Synth-pop trio Years & Years kept the UK-inspired dance party going on Lands End with a set that seemed to belong more at a nightclub than an afternoon outdoor music festival. Under a thick canopy of clouds, Olly Alexander’s euphonious croons went straight into the outer-atmosphere, while the synth-powered soundscapes conjured up by Michael Goldsworthy and Emre Turkman made the crowd slaves to the bass-thumping madness that boomed from the speakers surrounding the stage. One of the few purely EDM acts to perform this year at Outside Lands, Years & Years organic, minimalist approach to theatrics, and heavy reliance on their sonic capabilities was a healthy break from the egotistical nature of some more contemporary acts. Alexander was the perfecting lightning rod of emotion for the crowd to feed off of. His impassioned, wild eyed howls carried everything from brutal sadness to heart soaring triumph–and at no point did the sentimentality feel borrowed or lackluster.
After a brief appearance as a surprise Dj on day one, Big Boi took the stage with Phantogram duo Sarah Barthel and Josh Carter for one of the most anticipated acts of the day. With a crowd that filled up nearly the entirety of the grounds, people packed in tight to catch a glimpse of the former Outkast member duetting and sharing bars with diamond toothed Barthel. As Carter spun the collaborations’ dirty beats, Barthel and Big Boi lacerated their rhymes on “Goldmine Junkie,” while the aptly named “Drum Machine” drove the crowd into a frenzy of clapped hands and non-stop jumping. As Big Grams kept the hip-hop fire of momentum going on the Lands End, the back of their crowd started to make their escape to the Sutro, where Alex Turner and Miles Kane had just taken the stage. A band that is fueled just as much by its mix of guitar-driven, string-section backed arrangements, as it is by the gushing charisma of its two frontman, The Last Shadow Puppets wooed the crowd in every way it knew how–and after the first five minutes, we were putty in their hands.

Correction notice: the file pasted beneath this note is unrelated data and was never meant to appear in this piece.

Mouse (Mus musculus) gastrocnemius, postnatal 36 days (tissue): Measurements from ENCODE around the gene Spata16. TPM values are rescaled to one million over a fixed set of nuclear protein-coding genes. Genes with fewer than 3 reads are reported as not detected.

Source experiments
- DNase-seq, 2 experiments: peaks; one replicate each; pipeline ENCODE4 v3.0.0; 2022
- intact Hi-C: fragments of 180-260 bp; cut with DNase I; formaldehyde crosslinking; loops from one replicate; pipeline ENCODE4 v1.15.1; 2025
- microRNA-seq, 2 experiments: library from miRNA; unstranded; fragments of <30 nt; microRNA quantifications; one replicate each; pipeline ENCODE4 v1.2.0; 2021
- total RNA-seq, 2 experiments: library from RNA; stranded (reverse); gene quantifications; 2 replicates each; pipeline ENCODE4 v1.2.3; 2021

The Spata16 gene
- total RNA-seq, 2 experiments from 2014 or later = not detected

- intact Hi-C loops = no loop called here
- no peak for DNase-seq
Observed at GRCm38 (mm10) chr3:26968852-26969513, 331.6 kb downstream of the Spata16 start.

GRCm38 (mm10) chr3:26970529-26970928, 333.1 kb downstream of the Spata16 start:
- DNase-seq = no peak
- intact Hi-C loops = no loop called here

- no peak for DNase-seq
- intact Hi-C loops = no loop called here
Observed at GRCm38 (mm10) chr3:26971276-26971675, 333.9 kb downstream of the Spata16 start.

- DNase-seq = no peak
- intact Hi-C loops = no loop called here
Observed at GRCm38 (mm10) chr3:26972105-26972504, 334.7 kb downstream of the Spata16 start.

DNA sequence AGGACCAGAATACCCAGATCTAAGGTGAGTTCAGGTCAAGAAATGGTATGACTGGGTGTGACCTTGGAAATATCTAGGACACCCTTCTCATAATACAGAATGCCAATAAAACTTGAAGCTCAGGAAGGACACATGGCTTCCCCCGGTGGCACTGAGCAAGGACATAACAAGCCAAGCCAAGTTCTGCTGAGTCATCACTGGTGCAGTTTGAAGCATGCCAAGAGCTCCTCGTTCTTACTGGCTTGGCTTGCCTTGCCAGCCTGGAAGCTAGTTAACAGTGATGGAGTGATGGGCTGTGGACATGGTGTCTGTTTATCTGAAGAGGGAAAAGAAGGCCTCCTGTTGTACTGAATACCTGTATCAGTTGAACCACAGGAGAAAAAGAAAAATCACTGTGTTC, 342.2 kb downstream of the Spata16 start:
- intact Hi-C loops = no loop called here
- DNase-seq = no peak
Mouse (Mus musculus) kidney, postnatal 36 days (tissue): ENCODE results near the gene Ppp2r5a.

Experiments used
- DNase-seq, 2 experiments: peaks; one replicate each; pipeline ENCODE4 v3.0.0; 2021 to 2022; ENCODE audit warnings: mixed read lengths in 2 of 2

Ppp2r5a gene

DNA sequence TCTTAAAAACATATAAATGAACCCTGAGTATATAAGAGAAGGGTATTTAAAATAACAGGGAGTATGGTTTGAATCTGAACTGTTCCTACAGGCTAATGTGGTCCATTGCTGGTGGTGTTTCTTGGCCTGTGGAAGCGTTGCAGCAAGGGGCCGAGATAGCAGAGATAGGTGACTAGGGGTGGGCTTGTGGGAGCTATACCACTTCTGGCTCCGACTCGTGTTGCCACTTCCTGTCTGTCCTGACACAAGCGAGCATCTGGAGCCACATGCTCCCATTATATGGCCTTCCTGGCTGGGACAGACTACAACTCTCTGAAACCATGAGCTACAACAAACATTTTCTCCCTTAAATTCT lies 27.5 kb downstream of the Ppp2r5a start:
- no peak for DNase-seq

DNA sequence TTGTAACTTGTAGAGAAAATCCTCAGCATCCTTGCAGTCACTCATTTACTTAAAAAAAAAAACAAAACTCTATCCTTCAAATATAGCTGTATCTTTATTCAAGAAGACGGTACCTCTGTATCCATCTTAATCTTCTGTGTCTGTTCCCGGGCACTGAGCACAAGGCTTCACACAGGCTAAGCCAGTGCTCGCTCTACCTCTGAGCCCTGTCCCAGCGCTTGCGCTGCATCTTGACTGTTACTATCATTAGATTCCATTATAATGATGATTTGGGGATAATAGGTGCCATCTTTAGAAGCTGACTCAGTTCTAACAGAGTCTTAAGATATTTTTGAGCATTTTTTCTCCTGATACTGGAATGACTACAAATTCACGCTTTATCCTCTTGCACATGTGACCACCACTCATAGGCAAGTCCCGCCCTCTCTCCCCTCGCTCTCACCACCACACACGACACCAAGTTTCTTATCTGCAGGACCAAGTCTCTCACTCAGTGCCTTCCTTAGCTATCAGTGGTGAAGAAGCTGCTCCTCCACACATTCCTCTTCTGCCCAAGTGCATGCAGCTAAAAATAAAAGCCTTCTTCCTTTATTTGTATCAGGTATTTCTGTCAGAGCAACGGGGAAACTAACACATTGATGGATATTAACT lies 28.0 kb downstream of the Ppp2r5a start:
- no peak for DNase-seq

Turner, his thick English accent had men and women alike swooning, while Kane’s heated, finger-bleeding guitar playing was just as sweltering. In his signature leather jacket, his gelled hair bobbing in the wind, never has a crowd hung on the sway of a man’s hips more since Elvis Presley–even on songs in which Kane was front and center, Turner stood on the sidelines giving wild gesticulations and shaking his hips to every key and tempo change. With their backing string section behind them, fleshing out everything from their up-tempo (“Aviation”) to their dreamily, slow ballads (“Everything You’ve Come to Expect”), the beautiful thing about the Puppets is the range of its central duo. Between Turner, who handled all the sensual charm, and Kane, who shredded and howled like a madman on “Bad Habits,” the two cover a wide range of ground in terms of UK stylized genres. From heavy garage-rock, post-punk thunderings, to its more sensuous and carnal sentiments–on one such tune, “Sweet Dreams, TN,” Turner had the crowd eating out of his hand, and I swear, with every shouted slur, his foot on the speaker leaning towards the crowd, it sounded like he was serenading just you out of the hundreds there.